How to Punctuate Your Epitaph

It was brought to my attention (I love the phrase, because I envision velvet-liveried footmen bringing a notion—one resting on a purple pillow—to me) that there is a book that takes a studied look at the history of parentheses, their use over the ages, their value as a species, their contributions not only to the literature, but as an aesthetic component of thought.

It is called But I Digress. Not only is this a work of 344 pages, its purchase price is $175. My.

Because I enjoy the employment (though not the moral obligations) of a good pair of parentheses myself, that spurred me to consider how the lovely little tocks and notches of punctuation create a soft side-current in the river of thought, an accent note, like how you might detect a whiff of elderberries in your Cabernet Franc, though its main train to your nostrils is peopled with toffee and raisin bread. Punctuation is the conductor’s wand to the orchestra’s melding of swelling verbal notes.

That got me to mulling over how the use of punctuation in some spare composition—an epitaph, say—might be the axis for delivering meaning. On the subject of epitaphs, writers should always write their own. You could do worse than emulate the sing-song declarativeness of some of the lines in the famed Monty Python Dead Parrot sketch:

He’s pining for a fjord
His metabolic processes are now history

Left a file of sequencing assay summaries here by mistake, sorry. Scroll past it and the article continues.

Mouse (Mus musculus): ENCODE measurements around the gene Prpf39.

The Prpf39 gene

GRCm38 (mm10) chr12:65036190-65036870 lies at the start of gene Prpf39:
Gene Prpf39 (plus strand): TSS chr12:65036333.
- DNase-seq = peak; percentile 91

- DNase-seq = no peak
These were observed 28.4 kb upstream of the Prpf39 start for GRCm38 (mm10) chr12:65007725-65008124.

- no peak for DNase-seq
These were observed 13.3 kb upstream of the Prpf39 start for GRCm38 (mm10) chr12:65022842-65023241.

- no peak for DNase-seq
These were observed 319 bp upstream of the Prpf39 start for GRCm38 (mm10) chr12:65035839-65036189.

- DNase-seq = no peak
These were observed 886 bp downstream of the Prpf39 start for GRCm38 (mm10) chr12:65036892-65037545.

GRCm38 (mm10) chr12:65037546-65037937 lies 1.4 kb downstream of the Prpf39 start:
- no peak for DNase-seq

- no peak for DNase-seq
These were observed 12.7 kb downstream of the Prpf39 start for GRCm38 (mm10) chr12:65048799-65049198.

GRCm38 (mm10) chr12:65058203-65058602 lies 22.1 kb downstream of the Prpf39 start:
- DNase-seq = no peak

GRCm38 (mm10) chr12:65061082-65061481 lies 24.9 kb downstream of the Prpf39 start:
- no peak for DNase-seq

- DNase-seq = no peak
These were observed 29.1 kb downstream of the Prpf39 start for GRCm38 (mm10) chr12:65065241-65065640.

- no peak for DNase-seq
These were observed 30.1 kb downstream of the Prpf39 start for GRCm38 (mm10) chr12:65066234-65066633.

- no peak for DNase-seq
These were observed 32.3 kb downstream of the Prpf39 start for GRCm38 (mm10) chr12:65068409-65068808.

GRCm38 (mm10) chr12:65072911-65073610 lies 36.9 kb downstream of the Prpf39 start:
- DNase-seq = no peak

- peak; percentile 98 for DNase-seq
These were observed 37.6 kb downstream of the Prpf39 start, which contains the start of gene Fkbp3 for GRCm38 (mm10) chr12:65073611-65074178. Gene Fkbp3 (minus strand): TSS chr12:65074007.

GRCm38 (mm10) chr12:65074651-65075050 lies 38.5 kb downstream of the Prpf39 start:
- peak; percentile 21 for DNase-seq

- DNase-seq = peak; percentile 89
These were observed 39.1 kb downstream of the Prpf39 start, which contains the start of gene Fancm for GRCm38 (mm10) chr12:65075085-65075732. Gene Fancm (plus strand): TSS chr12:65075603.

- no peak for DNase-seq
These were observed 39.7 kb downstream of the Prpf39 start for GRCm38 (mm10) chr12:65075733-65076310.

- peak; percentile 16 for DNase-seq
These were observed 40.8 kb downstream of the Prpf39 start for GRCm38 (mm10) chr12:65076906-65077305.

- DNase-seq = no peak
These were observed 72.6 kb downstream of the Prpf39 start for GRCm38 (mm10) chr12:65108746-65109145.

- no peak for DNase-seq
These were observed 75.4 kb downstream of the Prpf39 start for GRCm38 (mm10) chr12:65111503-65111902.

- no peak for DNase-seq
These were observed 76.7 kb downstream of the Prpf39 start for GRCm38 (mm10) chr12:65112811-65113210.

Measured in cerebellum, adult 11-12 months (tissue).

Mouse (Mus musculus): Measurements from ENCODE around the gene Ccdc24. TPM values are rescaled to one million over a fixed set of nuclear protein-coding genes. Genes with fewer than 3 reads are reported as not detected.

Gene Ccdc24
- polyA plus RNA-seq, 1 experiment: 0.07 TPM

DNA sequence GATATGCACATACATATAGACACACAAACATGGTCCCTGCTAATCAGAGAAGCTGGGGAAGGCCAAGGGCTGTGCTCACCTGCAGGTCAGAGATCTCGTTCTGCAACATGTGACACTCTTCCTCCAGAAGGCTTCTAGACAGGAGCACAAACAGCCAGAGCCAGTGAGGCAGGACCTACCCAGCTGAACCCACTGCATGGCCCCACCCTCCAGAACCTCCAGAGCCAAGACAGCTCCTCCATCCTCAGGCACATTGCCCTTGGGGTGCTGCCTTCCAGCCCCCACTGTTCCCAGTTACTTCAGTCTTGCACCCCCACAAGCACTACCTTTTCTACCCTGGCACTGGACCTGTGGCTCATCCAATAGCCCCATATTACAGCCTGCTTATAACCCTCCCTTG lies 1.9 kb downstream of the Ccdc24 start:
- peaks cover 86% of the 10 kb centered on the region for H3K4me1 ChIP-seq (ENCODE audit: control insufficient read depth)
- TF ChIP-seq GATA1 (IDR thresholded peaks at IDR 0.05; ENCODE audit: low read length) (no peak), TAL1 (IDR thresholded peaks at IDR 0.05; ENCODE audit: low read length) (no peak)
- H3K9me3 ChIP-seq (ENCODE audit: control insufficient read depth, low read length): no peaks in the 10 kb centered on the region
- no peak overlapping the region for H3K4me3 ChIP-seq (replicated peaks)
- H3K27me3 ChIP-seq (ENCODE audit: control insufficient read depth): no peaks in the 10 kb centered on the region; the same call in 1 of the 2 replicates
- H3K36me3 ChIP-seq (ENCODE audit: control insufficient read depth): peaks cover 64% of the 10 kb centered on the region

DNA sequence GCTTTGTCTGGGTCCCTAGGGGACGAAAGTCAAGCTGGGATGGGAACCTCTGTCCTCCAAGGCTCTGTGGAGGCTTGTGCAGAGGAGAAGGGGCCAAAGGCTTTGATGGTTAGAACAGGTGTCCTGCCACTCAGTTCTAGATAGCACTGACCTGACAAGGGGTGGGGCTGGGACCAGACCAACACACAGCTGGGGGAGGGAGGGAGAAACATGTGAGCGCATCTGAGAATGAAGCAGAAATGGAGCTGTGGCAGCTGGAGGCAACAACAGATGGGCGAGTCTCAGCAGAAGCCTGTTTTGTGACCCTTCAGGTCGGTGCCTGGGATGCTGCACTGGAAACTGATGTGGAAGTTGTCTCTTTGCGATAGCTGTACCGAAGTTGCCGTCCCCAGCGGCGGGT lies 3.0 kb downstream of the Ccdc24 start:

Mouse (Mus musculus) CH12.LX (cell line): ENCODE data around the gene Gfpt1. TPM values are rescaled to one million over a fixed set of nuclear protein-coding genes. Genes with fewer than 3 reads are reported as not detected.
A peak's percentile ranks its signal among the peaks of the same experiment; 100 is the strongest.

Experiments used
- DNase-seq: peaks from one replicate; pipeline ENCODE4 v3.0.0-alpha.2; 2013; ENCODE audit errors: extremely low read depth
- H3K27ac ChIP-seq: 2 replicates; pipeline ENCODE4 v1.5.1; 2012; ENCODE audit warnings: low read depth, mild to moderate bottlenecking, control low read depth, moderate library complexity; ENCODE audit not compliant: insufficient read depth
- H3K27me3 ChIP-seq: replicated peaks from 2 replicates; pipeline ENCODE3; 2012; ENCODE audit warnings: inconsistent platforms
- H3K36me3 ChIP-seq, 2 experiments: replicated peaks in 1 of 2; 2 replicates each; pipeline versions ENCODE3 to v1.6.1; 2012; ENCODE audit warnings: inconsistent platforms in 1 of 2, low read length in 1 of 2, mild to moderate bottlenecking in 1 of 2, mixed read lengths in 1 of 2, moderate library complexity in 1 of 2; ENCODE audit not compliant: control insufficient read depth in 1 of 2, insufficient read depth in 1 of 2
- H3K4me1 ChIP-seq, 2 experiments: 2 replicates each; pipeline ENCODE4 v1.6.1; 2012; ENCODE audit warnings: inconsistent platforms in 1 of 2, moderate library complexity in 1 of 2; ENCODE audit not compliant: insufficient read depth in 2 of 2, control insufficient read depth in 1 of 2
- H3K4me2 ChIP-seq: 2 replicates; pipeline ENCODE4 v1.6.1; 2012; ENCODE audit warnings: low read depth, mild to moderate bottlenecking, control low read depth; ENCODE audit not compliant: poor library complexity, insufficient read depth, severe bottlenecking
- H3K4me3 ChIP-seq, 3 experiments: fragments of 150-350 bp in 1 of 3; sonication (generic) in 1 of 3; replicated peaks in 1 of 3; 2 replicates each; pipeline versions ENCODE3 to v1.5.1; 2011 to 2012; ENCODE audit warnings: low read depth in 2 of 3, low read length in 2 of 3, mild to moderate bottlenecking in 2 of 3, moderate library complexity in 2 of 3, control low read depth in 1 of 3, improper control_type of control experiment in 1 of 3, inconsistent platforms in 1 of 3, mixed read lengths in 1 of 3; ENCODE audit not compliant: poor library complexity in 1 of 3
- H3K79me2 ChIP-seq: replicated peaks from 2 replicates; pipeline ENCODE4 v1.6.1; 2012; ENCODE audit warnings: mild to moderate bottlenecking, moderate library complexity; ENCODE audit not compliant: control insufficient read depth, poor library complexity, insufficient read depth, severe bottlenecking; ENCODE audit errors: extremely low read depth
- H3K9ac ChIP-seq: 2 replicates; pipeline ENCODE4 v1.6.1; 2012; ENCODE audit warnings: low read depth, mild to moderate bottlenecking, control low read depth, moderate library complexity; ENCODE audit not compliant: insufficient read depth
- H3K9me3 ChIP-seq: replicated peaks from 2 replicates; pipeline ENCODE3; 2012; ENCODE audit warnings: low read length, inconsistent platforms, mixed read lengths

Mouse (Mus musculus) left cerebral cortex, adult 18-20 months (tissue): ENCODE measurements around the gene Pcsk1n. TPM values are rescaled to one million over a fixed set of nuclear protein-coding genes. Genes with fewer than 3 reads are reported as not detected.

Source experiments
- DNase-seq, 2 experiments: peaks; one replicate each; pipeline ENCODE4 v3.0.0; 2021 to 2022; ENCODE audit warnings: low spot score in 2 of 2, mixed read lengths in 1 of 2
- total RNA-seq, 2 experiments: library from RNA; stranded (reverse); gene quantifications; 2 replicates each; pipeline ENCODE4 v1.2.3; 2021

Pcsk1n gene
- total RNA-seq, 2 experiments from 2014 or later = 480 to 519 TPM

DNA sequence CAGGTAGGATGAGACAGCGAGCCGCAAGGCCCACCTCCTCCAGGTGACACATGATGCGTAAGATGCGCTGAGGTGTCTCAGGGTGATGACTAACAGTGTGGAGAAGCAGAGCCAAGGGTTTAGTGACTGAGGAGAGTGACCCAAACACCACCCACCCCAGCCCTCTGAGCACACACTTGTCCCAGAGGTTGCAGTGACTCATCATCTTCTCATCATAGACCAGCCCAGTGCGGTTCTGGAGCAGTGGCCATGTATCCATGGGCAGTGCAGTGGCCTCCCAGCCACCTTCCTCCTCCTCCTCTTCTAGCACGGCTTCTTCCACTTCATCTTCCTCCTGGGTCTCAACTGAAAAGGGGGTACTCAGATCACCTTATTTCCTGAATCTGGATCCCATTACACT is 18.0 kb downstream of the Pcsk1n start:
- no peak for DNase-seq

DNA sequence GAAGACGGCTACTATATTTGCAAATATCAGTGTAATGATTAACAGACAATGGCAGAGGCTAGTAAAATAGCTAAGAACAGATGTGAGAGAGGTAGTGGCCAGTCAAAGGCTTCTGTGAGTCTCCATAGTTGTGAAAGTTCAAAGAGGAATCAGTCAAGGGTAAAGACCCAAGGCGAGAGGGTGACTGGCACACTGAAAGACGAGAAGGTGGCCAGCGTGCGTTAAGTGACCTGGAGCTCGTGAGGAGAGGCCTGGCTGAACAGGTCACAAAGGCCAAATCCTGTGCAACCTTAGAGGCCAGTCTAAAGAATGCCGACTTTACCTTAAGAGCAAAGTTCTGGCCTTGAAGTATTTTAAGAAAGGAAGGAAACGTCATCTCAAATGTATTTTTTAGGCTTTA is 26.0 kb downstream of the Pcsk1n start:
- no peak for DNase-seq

He’s run down the curtain and joined the bleeding choir invisible
THIS IS AN EX PARROT!

Categorizing Your Tombstone Tokens
Fine epitaphs, but in regards punctuation, those Pythonesque parrotings are lacking. Consider a few categories:

Friendly – A simple phrase like “Loads o’ fun” works well. The apostrophe indicating the omitted “f” is casual and merry, and bespeaks geniality. What about an Elizabethan elision: O’er teacakes and waistcoats, I did preside

Marketing – Employ the marketer’s cudgel: the exclamation point. Something like Dead! Thoroughly! Special Offer to Repeat Visitors!

Brevity – Though he spoke it, the one-word sign-off for Dan Rather’s news broadcast all but shouted (and because it was one word, also intimately whispered) that the word ended with a full stop: Courage. You could try something like Stewing. Or maybe Ennui.

Needs Answering – And the interrogative ending will surely get your plot’s visitors mulling over meaning: Mind getting me some water? or, Do you know that hat makes you look like a monkey?

Pauses and Ponderings – I like a nice mix of colons and semicolons on a stone: Note to self: I’ll nap here; at some point, I’ll have to do laundry.

Corral Your Word Cattle – And of course we have to visit what prompted this business in the first place, the exalted parenthesis: Keep the peace (and keep your hands off my wife). or Here I lie. (Hey, it’s better than stealing.)

Closing with a Bang
This post is going on a bit, so I’ll wait til later to address that charming, coy curve, the comma; the happy hand-me-the-baton linker, the hyphen; and that dashing fellow—the dash—but I do want to close with a bang: an interrobang, that is.

A combination of the question mark and the exclamation point (dubbed on Wikipedia as a “quesclamation” mark), the bang is implying the asking of a question in a heightened state. Perhaps for an epitaph, something like “Christ, all this and they give me a view of the Safeway‽”

Rest easy, folks. And make sure your punctuation rests with you.

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13 thoughts on “How to Punctuate Your Epitaph